You are on page 1of 14

Auditing IT Governance Controls

Outsourcing the IT Function
Introduction
● The costs, risks, and responsibilities
associated with maintaining an effective
corporate IT function are significant. Many
executives have therefore opted to outsource
their IT function to third-party vendors who take
over responsibility for the management of IT
assets and staff and for delivery of IT services,
such as data entry, data center operations,
applications development, applications
maintenance, and network management.
Outsourcing the IT Function
Benefits of IT outsourcing
● Improved core business performance
● Improved IT performance
● Reduced IT costs
Outsourcing the IT Function
Logic underlying IT outsourcing
● Follows from core competency theory, which
argues that an organization should focus
exclusively on its core business competencies.
● This premise, however, ignores an important
distinction between commodity and specific IT
assets.
Outsourcing the IT Function
Logic underlying IT outsourcing
● Commodity IT assets are not unique to a
particular organization and are thus easily
acquired in the marketplace. These include
such things as network management, systems
operations, server maintenance, and help-desk
functions.
Outsourcing the IT Function
Logic underlying IT outsourcing
● Specific IT assets are unique to the
organization and support its strategic
objectives. Specific assets have little value
outside their current use. Such assets may be
tangible (computer equipment), intellectual
(computer programs), or human. Examples
include systems development, application
maintenance, data warehousing, and highly
skilled employees trained to use organization-
specific software.
Outsourcing the IT Function
Logic underlying IT outsourcing
● Transaction Cost Economics (TCE) theory,
is in conflict with the core competency theory
school by suggesting that firms should retain
certain specific non-core IT assets in-house.
Specific assets cannot be easily replaced once
they are given up in an outsourcing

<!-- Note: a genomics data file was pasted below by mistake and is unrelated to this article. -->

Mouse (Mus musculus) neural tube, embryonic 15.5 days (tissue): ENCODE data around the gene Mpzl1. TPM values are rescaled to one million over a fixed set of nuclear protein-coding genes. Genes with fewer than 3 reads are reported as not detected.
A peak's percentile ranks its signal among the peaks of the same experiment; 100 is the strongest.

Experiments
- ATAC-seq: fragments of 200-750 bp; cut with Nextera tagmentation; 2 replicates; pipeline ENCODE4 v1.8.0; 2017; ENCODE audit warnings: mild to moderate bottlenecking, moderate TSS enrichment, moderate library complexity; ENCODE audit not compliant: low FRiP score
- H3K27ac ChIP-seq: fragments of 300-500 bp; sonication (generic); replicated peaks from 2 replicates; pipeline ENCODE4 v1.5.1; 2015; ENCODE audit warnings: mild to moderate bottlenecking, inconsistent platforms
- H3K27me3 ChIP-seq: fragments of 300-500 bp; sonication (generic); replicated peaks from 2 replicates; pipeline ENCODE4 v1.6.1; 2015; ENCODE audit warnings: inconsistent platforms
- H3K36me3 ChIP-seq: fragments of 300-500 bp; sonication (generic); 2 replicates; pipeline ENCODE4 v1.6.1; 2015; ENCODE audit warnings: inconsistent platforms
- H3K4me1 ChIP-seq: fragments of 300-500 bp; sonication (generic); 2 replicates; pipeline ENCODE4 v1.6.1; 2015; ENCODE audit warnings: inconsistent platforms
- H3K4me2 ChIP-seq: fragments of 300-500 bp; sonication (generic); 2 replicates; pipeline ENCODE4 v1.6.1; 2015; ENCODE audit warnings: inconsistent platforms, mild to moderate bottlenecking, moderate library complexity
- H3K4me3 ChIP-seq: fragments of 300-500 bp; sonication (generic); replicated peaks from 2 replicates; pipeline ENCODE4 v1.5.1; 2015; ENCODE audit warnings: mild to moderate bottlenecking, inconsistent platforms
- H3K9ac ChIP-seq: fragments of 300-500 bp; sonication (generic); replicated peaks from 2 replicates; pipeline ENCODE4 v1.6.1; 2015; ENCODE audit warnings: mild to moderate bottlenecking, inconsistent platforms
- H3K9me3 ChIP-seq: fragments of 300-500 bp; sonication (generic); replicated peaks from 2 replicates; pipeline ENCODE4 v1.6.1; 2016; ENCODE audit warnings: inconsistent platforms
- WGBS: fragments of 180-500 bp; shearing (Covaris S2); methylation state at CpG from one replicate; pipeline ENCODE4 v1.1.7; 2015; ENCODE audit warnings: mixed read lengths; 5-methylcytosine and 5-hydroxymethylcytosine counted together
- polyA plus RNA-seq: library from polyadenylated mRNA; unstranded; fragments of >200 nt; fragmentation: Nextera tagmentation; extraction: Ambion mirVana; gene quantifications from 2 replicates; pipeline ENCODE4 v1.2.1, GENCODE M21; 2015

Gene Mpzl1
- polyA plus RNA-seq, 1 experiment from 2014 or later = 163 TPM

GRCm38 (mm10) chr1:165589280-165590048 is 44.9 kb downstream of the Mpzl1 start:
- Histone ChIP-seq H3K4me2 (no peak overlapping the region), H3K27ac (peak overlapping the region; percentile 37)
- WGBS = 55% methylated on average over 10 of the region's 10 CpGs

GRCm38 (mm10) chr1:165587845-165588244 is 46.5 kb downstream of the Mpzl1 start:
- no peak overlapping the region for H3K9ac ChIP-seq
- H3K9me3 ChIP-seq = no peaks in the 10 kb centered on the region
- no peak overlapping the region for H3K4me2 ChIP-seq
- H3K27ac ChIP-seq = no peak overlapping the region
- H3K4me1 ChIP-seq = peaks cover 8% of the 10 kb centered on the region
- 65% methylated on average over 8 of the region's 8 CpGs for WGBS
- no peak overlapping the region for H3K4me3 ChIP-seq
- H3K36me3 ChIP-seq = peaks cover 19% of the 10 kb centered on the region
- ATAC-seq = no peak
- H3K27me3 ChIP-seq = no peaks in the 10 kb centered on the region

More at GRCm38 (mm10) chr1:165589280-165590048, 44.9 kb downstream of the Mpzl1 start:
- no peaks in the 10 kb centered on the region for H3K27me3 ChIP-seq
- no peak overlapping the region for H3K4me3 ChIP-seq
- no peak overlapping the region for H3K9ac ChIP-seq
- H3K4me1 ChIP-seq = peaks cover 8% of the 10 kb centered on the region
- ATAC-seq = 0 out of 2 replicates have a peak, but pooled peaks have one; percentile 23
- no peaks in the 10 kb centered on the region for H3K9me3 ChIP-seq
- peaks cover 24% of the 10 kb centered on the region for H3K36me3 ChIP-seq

arrangement.
Outsourcing the IT Function
Risks Inherent to IT Outsourcing
1.Failure to perform
2.Vendor exploitation
3.Outsourcing costs exceed benefits
4.Reduced security
5.Loss of strategic advantage
Outsourcing the IT Function
Risks Inherent to IT Outsourcing
1.Failure to perform
Once a client firm has outsourced specific IT
assets, its performance becomes linked to the
vendor's performance.
Outsourcing the IT Function
Risks Inherent to IT Outsourcing
2.Vendor exploitation
Large-scale IT outsourcing involves transferring to
a vendor “specific assets”. Once the client has
divested itself of such specific assets it becomes
dependent on the vendor. The vendor may
exploit this dependency by raising service rates
to an exorbitant level. As the client's IT needs
develop over time beyond the original contract
terms, it runs the risk that new or incremental
services will be negotiated at a premium.
Outsourcing the IT Function
Risks Inherent to IT Outsourcing
3.Outsourcing costs exceed benefits
Outsourcing clients often fail to anticipate the costs
of vendor selection, contracting, and the
transitioning of IT operations to the vendors.
Outsourcing the IT Function
Risks Inherent to IT Outsourcing
4.Reduced security
Information outsourced to offshore IT vendors
raises unique and serious questions regarding
internal control and the protection of sensitive
personal data (e.g., medical records).
Outsourcing the IT Function
Risks Inherent to IT Outsourcing
5.Loss of strategic advantage
Organizations that use IT strategically must align
business strategy and IT strategy or run the risk
of decreased business performance.
The vendor is naturally driven to toward seeking
common solutions that may be used by many
clients rather than creating unique solutions for
each of them.
Outsourcing the IT Function
Audit Implications of IT Outsourcing
● The use of a service organization does not
reduce management's responsibility to maintain
effective internal control over financial reporting.
● Therefore, if an audit client firm outsource its IT
function to a vendor that processes its
transactions, hosts key data, or performs other
significant services, the auditor will need to
conduct an evaluation of the vendor
organization's controls.